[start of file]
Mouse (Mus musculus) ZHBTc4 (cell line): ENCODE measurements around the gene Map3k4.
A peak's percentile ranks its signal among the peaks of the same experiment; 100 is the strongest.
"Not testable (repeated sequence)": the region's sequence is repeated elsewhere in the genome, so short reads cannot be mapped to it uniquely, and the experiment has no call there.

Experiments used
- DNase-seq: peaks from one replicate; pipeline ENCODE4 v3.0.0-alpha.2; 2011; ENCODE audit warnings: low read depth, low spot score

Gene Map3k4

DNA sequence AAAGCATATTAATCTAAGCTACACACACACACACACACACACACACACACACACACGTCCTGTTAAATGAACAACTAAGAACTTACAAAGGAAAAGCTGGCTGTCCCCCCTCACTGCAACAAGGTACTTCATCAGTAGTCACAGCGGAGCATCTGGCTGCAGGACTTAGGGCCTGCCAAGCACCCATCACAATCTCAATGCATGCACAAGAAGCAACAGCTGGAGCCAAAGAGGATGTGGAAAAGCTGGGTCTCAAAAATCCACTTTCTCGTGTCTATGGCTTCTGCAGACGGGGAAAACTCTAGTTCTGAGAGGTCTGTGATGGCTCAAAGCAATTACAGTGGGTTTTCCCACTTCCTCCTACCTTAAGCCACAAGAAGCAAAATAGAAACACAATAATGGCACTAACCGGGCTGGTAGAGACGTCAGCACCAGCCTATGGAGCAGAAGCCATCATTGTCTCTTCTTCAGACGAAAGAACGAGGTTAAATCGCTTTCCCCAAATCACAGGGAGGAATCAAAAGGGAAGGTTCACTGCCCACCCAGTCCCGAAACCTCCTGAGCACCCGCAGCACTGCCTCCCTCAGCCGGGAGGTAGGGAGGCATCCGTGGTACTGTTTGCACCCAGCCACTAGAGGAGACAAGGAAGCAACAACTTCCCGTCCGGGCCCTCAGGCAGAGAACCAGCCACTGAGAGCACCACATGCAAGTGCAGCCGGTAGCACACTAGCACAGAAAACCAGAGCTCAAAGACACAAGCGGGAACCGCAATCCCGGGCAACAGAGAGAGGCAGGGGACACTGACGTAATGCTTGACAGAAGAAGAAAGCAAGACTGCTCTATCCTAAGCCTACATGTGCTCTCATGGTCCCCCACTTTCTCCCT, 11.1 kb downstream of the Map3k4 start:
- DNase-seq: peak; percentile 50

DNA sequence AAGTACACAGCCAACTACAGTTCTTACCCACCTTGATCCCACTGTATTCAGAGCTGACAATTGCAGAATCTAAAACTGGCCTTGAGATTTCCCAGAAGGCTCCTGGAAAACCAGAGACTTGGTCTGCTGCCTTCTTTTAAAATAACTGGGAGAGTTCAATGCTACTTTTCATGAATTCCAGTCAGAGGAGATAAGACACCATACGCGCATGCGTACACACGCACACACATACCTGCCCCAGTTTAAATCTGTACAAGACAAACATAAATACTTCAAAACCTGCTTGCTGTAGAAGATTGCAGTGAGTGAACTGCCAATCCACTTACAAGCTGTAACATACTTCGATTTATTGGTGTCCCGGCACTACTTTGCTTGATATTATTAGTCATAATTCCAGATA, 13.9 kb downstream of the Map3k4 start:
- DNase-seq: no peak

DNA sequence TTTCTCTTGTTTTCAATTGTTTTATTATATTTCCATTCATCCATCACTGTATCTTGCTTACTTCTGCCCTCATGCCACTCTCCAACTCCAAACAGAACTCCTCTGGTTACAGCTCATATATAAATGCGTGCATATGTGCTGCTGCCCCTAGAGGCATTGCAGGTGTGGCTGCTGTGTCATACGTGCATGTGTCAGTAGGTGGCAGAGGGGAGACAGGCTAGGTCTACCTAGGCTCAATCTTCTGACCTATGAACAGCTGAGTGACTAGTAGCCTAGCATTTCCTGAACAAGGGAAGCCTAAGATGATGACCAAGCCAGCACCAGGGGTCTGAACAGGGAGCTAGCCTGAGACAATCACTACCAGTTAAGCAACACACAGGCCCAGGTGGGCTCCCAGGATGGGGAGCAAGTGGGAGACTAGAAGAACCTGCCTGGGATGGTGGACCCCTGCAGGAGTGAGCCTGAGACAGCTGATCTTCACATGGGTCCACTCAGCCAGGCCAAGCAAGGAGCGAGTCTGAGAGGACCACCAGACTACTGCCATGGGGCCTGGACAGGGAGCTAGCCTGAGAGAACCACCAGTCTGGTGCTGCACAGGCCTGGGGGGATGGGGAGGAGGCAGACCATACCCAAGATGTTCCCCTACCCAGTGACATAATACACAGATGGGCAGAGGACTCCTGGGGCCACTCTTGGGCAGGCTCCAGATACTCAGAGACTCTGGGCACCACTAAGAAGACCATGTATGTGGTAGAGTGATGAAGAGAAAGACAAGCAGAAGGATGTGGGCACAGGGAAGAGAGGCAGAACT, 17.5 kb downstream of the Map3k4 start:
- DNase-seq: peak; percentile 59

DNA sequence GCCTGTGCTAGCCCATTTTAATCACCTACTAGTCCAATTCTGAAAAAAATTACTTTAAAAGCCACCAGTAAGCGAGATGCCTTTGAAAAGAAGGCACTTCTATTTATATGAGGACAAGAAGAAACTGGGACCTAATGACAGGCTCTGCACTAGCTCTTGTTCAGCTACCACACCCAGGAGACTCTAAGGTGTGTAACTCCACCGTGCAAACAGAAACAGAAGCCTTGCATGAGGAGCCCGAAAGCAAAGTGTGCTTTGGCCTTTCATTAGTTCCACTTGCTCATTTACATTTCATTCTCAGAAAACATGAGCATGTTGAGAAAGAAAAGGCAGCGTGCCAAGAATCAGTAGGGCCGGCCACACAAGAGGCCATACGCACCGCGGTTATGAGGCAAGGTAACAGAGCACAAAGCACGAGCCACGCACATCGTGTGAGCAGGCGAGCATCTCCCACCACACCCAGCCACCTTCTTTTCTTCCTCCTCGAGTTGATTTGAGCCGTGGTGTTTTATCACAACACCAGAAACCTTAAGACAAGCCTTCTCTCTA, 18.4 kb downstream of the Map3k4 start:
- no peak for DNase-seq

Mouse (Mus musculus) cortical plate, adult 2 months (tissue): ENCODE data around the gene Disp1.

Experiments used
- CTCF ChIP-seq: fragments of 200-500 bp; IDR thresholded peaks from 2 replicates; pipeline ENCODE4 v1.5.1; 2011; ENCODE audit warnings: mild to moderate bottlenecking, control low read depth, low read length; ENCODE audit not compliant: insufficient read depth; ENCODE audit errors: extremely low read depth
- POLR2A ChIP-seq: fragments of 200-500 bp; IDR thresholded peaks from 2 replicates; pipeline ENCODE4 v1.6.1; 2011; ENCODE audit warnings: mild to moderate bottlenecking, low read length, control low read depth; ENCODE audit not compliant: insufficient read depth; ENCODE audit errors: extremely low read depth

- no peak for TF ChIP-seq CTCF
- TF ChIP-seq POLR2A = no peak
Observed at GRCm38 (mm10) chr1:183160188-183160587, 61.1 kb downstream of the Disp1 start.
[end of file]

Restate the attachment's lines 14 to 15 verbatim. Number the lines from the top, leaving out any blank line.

- no peak for DNase-seq

Mouse (Mus musculus) cortical plate, adult 2 months (tissue): ENCODE data around the gene Disp1.